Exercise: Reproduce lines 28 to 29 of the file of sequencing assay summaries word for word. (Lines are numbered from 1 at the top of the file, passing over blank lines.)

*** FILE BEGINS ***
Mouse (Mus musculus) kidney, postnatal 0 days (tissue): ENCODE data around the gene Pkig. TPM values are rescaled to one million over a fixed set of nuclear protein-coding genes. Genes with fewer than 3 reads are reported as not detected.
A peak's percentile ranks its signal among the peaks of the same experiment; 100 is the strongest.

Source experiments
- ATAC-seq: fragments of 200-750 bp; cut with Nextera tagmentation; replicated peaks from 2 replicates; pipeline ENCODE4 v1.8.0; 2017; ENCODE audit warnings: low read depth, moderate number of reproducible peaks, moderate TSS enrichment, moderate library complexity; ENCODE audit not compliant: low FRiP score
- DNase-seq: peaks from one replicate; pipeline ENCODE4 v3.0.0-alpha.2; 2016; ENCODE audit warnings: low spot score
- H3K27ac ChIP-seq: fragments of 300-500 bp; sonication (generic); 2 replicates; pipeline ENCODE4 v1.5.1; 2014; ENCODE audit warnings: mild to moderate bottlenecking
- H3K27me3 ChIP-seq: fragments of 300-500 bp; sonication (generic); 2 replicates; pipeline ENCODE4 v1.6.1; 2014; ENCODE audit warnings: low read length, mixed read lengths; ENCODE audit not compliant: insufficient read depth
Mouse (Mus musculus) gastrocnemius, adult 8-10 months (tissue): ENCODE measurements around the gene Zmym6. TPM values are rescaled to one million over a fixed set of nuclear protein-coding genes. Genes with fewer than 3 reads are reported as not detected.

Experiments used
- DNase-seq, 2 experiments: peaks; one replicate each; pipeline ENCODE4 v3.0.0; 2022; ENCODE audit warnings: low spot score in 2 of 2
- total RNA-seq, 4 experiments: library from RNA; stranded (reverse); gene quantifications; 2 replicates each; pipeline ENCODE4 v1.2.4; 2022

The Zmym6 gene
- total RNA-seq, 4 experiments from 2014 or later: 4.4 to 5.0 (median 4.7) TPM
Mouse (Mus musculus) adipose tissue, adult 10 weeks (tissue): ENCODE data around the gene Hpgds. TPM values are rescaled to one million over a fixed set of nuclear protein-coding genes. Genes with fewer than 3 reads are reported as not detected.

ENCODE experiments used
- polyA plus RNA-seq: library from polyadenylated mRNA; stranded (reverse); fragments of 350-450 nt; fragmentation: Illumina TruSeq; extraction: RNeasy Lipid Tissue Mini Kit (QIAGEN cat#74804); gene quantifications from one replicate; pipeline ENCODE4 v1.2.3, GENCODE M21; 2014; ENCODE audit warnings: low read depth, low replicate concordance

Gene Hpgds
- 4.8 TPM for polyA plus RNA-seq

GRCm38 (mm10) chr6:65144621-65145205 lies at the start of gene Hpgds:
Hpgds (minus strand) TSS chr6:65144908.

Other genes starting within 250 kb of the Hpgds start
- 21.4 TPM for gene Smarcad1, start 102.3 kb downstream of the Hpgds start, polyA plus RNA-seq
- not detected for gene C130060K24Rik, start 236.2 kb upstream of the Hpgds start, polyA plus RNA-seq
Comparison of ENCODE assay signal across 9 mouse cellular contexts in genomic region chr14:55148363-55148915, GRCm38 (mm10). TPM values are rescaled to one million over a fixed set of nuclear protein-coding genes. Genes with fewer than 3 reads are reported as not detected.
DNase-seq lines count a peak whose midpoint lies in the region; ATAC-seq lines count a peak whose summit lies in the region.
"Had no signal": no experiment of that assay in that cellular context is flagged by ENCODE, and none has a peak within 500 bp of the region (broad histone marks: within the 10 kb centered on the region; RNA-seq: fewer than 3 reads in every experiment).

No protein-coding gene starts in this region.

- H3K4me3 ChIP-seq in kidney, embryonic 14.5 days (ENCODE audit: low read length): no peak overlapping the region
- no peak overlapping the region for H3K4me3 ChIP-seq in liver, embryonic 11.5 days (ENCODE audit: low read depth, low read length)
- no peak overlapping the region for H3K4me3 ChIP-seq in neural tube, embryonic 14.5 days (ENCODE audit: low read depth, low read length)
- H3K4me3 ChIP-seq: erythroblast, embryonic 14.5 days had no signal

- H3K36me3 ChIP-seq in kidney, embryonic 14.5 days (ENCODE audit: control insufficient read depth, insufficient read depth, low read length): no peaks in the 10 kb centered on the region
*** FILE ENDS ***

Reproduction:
- H3K4me3 ChIP-seq in kidney, embryonic 14.5 days (ENCODE audit: low read length): no peak overlapping the region
- no peak overlapping the region for H3K4me3 ChIP-seq in liver, embryonic 11.5 days (ENCODE audit: low read depth, low read length)